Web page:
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K Subrahmanyam on Admiral Mehta’s speech

Admiral Mehta’s speech signifies “the arrival of senior service officers at the top rung of national grand strategy formulation”

Coping with China

By K Subrahmanyam

Admiral Sureesh Mehta, Chief of Naval Staff and Chairman of the Chiefs of Staff Committee who is due to retire at the end of this month delivered an address on national security under the aegis of the National Maritime Foundation on the 10th of August. It was a fairly comprehensive overview of our national security perspective. Though delivered by the senior most Service Officer, the lecture was remarkable as it went beyond the military realm and focused on a broad strategic and political vision in the currently evolving international situation.

In a sense this address by Admiral Mehta signified the arrival of senior service officers at the top rung of national grand strategy formulation. His eminently pragmatic, strategic vision has been misinterpreted in certain sections of the media as a cry of despair that India will not be able to catch up with China militarily. He has made it clear that India has no intention to do so. At the same time he has formulated the most viable strategy to cope with this situation. Whether India—with a population likely to exceed China’s in the next two decades; the advantage of a much younger age profile of that population; its post September 2008 integration with the rest of the world; and being a democracy along with the all other
major powers as also English-speaking—will ultimately catch up with China it is too early to predict. China today has the advantage of a decade and half of head start in economic reforms and globalisation and very close industrial cooperation with US and other multinational firms. Admiral Mehta has detailed the lead China has gained on this account over India. That is an inexorable reality which Indian strategists have to accept and factor in coping with China. The word Admiral Mehta has chosen to use is ‘coping with China’, not confronting or competing with it.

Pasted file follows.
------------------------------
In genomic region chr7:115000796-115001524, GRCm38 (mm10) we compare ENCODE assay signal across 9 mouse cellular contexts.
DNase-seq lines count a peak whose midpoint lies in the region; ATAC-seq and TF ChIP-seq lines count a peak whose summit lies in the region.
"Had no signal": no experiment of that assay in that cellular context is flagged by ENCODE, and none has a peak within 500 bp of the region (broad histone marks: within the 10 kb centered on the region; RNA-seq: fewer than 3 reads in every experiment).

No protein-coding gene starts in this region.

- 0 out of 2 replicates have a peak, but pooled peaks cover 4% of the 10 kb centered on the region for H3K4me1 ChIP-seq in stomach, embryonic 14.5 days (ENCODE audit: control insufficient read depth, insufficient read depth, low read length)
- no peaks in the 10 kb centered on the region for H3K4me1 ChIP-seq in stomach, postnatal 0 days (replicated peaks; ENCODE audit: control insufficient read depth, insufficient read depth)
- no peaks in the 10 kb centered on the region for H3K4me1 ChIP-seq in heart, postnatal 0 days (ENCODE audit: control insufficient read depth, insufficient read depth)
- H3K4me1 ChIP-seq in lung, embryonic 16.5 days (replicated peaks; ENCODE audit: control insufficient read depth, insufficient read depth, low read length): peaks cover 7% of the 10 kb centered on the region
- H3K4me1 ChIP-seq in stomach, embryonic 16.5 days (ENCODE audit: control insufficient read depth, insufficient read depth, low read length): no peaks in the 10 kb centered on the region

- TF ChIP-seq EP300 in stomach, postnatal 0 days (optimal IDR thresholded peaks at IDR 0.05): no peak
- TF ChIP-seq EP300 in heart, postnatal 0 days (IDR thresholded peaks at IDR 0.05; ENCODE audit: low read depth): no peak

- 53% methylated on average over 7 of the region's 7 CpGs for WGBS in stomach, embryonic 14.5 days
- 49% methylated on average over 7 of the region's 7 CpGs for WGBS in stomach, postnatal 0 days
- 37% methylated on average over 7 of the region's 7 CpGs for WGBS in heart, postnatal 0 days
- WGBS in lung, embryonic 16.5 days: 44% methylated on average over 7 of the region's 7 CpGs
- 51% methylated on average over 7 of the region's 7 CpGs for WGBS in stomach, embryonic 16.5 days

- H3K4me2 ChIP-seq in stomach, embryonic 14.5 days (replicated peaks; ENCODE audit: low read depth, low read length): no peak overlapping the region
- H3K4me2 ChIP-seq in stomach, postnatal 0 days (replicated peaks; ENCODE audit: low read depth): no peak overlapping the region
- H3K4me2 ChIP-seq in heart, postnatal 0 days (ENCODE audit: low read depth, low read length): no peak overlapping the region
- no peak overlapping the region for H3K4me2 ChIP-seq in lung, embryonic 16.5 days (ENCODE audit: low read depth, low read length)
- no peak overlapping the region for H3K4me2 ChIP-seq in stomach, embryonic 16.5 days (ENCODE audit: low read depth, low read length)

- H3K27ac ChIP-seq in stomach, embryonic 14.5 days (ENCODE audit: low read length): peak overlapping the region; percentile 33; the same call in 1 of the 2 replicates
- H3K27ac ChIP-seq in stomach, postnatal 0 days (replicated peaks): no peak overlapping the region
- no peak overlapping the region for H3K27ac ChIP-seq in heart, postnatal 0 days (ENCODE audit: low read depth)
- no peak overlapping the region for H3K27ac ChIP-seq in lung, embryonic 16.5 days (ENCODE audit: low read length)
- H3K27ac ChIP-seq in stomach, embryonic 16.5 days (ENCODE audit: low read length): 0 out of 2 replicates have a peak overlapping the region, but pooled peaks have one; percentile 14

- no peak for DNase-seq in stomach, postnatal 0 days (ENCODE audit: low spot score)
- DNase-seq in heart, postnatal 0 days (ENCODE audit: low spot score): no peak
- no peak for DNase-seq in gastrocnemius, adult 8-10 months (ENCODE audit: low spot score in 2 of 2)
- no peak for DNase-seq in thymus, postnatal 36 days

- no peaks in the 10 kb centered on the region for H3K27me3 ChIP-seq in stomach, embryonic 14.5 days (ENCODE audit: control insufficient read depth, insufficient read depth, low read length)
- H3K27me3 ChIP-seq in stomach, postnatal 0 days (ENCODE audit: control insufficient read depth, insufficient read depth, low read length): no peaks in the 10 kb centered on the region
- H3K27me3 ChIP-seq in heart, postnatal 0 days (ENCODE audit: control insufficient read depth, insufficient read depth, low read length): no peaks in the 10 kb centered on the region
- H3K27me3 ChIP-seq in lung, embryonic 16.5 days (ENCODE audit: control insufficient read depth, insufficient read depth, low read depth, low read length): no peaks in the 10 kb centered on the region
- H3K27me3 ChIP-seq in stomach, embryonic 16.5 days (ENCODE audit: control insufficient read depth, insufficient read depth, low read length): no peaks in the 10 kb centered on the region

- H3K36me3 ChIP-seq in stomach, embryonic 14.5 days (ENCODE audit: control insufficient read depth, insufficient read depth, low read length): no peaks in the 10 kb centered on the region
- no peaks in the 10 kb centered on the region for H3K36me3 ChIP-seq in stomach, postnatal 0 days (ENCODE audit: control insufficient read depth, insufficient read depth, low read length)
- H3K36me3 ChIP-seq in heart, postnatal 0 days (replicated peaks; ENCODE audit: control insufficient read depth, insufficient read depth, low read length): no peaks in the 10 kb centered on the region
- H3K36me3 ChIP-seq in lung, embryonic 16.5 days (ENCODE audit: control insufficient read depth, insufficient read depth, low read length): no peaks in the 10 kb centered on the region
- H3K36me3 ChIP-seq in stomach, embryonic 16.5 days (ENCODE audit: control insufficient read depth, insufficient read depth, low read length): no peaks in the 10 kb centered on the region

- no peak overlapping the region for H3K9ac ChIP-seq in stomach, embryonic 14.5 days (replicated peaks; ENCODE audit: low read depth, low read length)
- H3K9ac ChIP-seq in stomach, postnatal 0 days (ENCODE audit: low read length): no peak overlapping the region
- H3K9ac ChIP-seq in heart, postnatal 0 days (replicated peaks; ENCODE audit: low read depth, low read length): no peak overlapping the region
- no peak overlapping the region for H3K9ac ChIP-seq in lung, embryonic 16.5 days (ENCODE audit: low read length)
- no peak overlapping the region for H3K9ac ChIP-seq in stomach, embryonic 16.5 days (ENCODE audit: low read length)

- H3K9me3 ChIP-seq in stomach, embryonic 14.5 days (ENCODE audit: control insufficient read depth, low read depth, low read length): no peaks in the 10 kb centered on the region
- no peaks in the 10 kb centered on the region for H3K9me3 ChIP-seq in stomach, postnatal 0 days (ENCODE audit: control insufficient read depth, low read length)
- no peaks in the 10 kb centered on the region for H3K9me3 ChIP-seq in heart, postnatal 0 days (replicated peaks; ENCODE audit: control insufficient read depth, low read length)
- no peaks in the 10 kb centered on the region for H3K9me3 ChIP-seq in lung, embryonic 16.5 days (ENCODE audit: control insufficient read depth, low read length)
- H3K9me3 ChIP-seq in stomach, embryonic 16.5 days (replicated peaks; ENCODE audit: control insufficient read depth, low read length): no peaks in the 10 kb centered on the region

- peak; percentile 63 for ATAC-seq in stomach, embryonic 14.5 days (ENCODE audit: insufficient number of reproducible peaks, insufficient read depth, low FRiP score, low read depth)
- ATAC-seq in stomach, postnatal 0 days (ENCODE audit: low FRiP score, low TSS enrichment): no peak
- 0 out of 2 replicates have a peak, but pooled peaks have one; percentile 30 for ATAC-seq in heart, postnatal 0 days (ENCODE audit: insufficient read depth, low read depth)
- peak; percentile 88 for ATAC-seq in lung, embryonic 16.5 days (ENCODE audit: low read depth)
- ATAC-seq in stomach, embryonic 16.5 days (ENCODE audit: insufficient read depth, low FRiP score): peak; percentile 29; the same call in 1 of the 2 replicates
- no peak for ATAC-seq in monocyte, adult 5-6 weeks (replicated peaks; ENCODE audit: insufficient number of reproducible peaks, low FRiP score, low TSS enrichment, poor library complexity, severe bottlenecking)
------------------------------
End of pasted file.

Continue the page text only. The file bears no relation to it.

While China by switching sides in the Cold War and repudiating the Maoist legacy broke out of its isolation in the seventies, India could do so only in 2008 with the waiver of NSG guidelines. While China was a tacit but active strategic partner of the US and NATO during the Cold War and an established permanent member of the Security Council and an accepted nuclear power of the Nonproliferation Treaty, India’s recognition as one of the rising powers and a balancer in the international system began less than a decade ago.

India presently has strategic partnerships with all great powers including China. Today India’s largest trading partner is China. Yet as Admiral Mehta pointed out, in China’s case India has a trust deficit because of the long standing territorial dispute and among other issues, the China-Pakistan connection. Unlike in India’s case where its emergence as a power does not cause concern in the world, that is not the case with China. Its propensity for intervention in space, both on earth and in outer space and cyber warfare have been cited as causing concern to other nations.

Addressing those who entertain expectations that 1962 can be repeated, Admiral Mehta highlighted that the economic penalties resulting from a potential Sino-Indian military conflict would have grave consequences for both sides. Unlike in 1962, China has today multiple vulnerabilities and has to consider seriously the effect of a war on its energy supply lines. In such circumstances mutual cooperation is to the benefit of both countries. Therefore Admiral Mehta’s advocacy is for India reducing its military gap with China and countering the growing Chinese footprint in the Indian Ocean region.

He does not favor the traditional bean-counting or division-for-division approach in closing the gap. Instead, he wants to rely on harnessing modern technology for developing high situational awareness and creating a reliable standoff deterrent. The recent launch of the nuclear submarine, INS Arihant, is a step in that direction. Admiral Mehta further adds, that in order to minimise the chances of conflict, India should proactively engage China diplomatically, economically, culturally and in people-to-people contacts. At the same time India should nurture its relations with US, Russia, Japan and other East Asian countries to leverage towards this end. In his view our growing relations with South East and East Asian countries would increase opportunities for cooperative engagement with China as well.

What Admiral Mehta does not say in his speech is as important as what he has said. China is looking forward to emerging as the foremost power of the world. Its GDP is expected to overtake the US in the next two decades. The recent economic recession has narrowed the gap between the two and made China the second largest economy of the world. While US and China have some mutuality of interest in ensuring the stability of the dollar, as otherwise China will lose heavily on its large dollar holdings, in the period beyond the recovery the US will be keen to sustain its preeminence as the foremost military, economic and technological power of the world. There will be radical changes in the US-China economic relationship so far anchored on China selling enormous quantities of consumer goods to US and running huge balance of payments surpluses. Those were saved and lent back to the US to enable American consumers to spend more.